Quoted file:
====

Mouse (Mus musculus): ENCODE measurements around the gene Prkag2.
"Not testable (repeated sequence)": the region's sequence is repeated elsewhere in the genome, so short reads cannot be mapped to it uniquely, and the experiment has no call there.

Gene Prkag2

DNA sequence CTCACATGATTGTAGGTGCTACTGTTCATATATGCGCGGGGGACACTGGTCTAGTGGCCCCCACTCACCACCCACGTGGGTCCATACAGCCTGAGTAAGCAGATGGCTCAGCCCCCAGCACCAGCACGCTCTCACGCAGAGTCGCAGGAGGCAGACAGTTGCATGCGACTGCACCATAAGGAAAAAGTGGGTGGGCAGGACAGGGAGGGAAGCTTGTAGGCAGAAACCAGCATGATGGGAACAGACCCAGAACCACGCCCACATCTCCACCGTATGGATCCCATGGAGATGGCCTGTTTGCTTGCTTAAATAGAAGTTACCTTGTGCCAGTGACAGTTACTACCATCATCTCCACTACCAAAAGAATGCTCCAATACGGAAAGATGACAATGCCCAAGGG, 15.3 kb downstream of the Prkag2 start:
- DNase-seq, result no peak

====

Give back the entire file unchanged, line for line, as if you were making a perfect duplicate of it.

Mouse (Mus musculus): ENCODE measurements around the gene Prkag2.
"Not testable (repeated sequence)": the region's sequence is repeated elsewhere in the genome, so short reads cannot be mapped to it uniquely, and the experiment has no call there.

Gene Prkag2

DNA sequence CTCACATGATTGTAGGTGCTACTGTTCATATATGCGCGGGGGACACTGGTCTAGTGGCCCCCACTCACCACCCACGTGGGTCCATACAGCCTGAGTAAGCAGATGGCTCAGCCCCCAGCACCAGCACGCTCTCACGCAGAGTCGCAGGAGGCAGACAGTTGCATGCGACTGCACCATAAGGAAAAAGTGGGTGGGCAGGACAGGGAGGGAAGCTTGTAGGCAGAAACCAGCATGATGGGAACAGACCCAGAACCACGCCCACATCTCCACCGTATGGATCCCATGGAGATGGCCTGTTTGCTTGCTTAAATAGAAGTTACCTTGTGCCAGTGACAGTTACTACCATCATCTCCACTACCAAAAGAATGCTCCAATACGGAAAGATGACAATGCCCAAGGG, 15.3 kb downstream of the Prkag2 start:
- DNase-seq, result no peak